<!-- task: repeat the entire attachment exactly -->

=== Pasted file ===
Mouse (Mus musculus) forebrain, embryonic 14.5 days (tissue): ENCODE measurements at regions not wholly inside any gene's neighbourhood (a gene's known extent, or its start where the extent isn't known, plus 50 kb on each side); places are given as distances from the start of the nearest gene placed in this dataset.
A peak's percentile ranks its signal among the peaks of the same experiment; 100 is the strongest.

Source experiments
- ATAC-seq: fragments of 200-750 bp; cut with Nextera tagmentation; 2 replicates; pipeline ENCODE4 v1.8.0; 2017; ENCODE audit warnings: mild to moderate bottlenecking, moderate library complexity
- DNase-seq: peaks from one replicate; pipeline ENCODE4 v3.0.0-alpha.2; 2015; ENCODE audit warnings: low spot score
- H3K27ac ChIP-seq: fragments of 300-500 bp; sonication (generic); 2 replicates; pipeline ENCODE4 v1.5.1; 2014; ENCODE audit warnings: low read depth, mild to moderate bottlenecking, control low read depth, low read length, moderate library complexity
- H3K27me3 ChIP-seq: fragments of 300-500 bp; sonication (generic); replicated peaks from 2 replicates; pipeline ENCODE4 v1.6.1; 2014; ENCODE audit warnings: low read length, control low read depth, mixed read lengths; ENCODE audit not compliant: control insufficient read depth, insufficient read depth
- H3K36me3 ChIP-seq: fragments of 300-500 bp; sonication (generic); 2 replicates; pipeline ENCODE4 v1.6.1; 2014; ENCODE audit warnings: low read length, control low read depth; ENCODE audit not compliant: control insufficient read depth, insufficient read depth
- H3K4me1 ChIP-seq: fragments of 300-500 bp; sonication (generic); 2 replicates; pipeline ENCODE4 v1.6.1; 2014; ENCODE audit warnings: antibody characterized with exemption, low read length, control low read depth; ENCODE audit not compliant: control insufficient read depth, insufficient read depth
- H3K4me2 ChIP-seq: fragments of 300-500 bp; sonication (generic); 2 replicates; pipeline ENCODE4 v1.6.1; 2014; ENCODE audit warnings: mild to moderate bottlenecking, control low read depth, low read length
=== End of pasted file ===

Mouse (Mus musculus) forebrain, embryonic 14.5 days (tissue): ENCODE measurements at regions not wholly inside any gene's neighbourhood (a gene's known extent, or its start where the extent isn't known, plus 50 kb on each side); places are given as distances from the start of the nearest gene placed in this dataset.
A peak's percentile ranks its signal among the peaks of the same experiment; 100 is the strongest.

Source experiments
- ATAC-seq: fragments of 200-750 bp; cut with Nextera tagmentation; 2 replicates; pipeline ENCODE4 v1.8.0; 2017; ENCODE audit warnings: mild to moderate bottlenecking, moderate library complexity
- DNase-seq: peaks from one replicate; pipeline ENCODE4 v3.0.0-alpha.2; 2015; ENCODE audit warnings: low spot score
- H3K27ac ChIP-seq: fragments of 300-500 bp; sonication (generic); 2 replicates; pipeline ENCODE4 v1.5.1; 2014; ENCODE audit warnings: low read depth, mild to moderate bottlenecking, control low read depth, low read length, moderate library complexity
- H3K27me3 ChIP-seq: fragments of 300-500 bp; sonication (generic); replicated peaks from 2 replicates; pipeline ENCODE4 v1.6.1; 2014; ENCODE audit warnings: low read length, control low read depth, mixed read lengths; ENCODE audit not compliant: control insufficient read depth, insufficient read depth
- H3K36me3 ChIP-seq: fragments of 300-500 bp; sonication (generic); 2 replicates; pipeline ENCODE4 v1.6.1; 2014; ENCODE audit warnings: low read length, control low read depth; ENCODE audit not compliant: control insufficient read depth, insufficient read depth
- H3K4me1 ChIP-seq: fragments of 300-500 bp; sonication (generic); 2 replicates; pipeline ENCODE4 v1.6.1; 2014; ENCODE audit warnings: antibody characterized with exemption, low read length, control low read depth; ENCODE audit not compliant: control insufficient read depth, insufficient read depth
- H3K4me2 ChIP-seq: fragments of 300-500 bp; sonication (generic); 2 replicates; pipeline ENCODE4 v1.6.1; 2014; ENCODE audit warnings: mild to moderate bottlenecking, control low read depth, low read length